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Harlem Renaissance  

The Harlem Renaissance was a rich cultural movement that mainly took place in Harlem New York from about 1918 to the mid 30's. During that time, it was known as the "New Negro Movement."
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PCCC Books

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Encyclopedia of the Harlem Renaissance - Aberjhani; Sandra West; Clement Alexander Price
Call Number: Ref PS 153 .N5 A24 2003
ISBN: 0816045399
Publication Date: 2003-09-01

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Encyclopedia of the Harlem Literary Renaissance - Lois Brown
Call Number: Ref PS 153 .N5 B675 2006
ISBN: 081604967X
Publication Date: 2005-10-01

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The Harlem Renaissance - Kevin Hillstrom
Call Number: NX 512.3 A35 H55 2008
ISBN: 9780780810273
Publication Date: 2008-03-11

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Voices from the Harlem Renaissance - Nathan Irvin Huggins (Editor)
Call Number: PS 509 N4 V6 1994
ISBN: 0195093607
Publication Date: 1995-01-26

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Langston Hughes - Laurie F. Leach
Call Number: PS 3515 .U274 Z676 2004
ISBN: 0313324972
Publication Date: 2004-06-30

 

PCCC books

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The Portable Harlem Renaissance Reader - David Levering Lewis
Call Number: PS 508 .N3 P59 1994
ISBN: 0140170367
Publication Date: 1995-06-01

 

Harlem Renaissance

After the American Civil War and especially after Reconstruction, the former slaves living in the South found themselves disfranchised and burdened by Jim Crow laws.  Many farmers were sharecoppers, tied to the land and forever in debt.  Not surprisingly, many people moved to the northern states.  While they still faced discrimination and resentment, the booming northern ecomony offered jobs and a somewhat better life.  This movement to the northern states is called "The Great Migration."  Many moved to the urban areas: Chicago, Philadelphia and New York.   The area known as Harlem, in New York City became home for many people.  Poets, writers, actors, artists, musicians,dancers and other creative people settled in Harlem.  They took great pride in their African American heritage and celebrated it through their creative efforts.  From the 1920's through the late 30's, poets such as Langston Hughes explored black language and themes. Female poets were also important; Alice Dunbar Nelson, Angelina Weld Grimke and Gwendolyn Benett were all productive and added to the richness of the cultural life of the times.  The musical form know as jazz added to the flowering of culture.  This music, with it rich rhythms and improvisation was enjoyed by black and whites alike.   Duke Ellington performed at the Cotton Club.  Louis Armstrong thrilled audiences with his music and singers such as Bessie Smith and Billie Holiday popularized blues and jazz vocals.   All things considered, the Harlem Renaissance enriched American culture and its effects can still be felt today.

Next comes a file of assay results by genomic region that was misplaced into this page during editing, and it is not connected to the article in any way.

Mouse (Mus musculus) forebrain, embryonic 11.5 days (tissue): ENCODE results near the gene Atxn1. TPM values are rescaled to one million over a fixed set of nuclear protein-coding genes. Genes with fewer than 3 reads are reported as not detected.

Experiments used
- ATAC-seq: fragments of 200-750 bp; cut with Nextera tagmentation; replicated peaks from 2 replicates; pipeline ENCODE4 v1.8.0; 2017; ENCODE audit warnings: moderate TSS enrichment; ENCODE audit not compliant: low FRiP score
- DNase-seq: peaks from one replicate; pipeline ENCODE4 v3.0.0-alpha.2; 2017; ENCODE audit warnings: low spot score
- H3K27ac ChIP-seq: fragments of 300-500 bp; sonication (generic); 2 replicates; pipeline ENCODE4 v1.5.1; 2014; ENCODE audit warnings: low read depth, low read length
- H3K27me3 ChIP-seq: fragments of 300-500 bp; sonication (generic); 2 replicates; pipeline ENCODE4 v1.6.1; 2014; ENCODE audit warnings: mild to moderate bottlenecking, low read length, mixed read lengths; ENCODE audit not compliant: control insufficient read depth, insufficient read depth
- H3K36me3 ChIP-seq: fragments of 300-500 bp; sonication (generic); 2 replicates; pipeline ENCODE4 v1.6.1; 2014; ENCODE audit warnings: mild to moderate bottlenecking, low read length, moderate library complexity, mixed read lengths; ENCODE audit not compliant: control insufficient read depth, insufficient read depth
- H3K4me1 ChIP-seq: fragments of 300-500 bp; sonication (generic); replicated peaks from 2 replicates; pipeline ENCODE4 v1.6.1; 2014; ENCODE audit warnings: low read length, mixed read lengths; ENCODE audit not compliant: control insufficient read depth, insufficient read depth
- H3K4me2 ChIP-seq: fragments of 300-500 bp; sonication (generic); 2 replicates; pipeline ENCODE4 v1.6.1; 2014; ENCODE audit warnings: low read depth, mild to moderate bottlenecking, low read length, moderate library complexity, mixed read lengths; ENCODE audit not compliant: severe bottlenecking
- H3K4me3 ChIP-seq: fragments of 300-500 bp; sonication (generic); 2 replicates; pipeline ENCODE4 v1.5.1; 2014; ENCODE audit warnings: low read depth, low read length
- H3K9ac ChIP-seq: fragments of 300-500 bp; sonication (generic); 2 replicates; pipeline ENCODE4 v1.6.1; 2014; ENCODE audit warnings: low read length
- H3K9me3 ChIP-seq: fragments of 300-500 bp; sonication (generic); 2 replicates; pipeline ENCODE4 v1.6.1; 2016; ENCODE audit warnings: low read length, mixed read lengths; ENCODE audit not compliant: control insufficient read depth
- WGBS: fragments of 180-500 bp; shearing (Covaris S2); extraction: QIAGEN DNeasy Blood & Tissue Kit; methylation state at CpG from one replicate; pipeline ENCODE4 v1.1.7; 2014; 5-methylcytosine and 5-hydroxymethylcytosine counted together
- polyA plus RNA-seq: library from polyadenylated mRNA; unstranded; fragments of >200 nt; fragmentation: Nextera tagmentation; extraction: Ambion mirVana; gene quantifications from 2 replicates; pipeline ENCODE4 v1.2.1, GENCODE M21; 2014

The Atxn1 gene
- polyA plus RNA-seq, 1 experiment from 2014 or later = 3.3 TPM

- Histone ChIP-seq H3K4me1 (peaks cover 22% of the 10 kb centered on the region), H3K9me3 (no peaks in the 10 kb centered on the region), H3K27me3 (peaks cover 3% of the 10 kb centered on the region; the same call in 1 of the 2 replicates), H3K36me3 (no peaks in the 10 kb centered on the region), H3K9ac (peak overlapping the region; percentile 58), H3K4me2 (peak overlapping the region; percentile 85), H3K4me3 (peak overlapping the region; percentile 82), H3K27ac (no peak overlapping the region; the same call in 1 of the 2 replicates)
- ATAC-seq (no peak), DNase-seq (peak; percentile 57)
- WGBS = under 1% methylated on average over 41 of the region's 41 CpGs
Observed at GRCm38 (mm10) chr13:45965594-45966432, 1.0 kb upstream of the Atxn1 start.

PCCC Books

PCCC books on and about the Harlem Renaissance fall under different LC call numbers.  Titles can be found under PS 153, PS 508, PS 509, E185 and NX512.3

 

Some representative titles are:

"Encyclopedia of the Harlem Renaissance"   Ref PS 153 .N5 A24 2003

"Encyclopedia Of The Harlem Literary Renaissance"  Ref PS 153 .N5 B675 2006

"Defining Moments:  The Harlem Renaissance"  NX 512.3 .A35 H55 2008

"Artists and Writers of the Harlem Renaissance"  NX 512.3 .A35 B43 2002

"The Harlem Renaissance"   PS153 .N5 H225 2004

'Voices From The Harlem Renaissance"  PS 509 .N4 V6 1994

"The Harlem Renaissance in Black and White"   PS 153 .N5 H86 1995 

"The Harlem Renaissance:  A Brief History with Documents"  E 185.6 F47 2008

"Langston Hughes: A Biography   PS 3515 .U274 Z676 2004

"Langston Hughes: An Illustrated Edition"  PS 3515 .U274 Z68 1997

"Against the Odds:  The Artists of the Harlem Renaissance     DVD 0223  ( Available at Circulation Desk)

"The Harlem Renaissance and Beyond"   DVD 0123   ( Available at Circulation Desk)

"The Portable Harlem Renaissance Reader"  PS508 .N3 P59 1994

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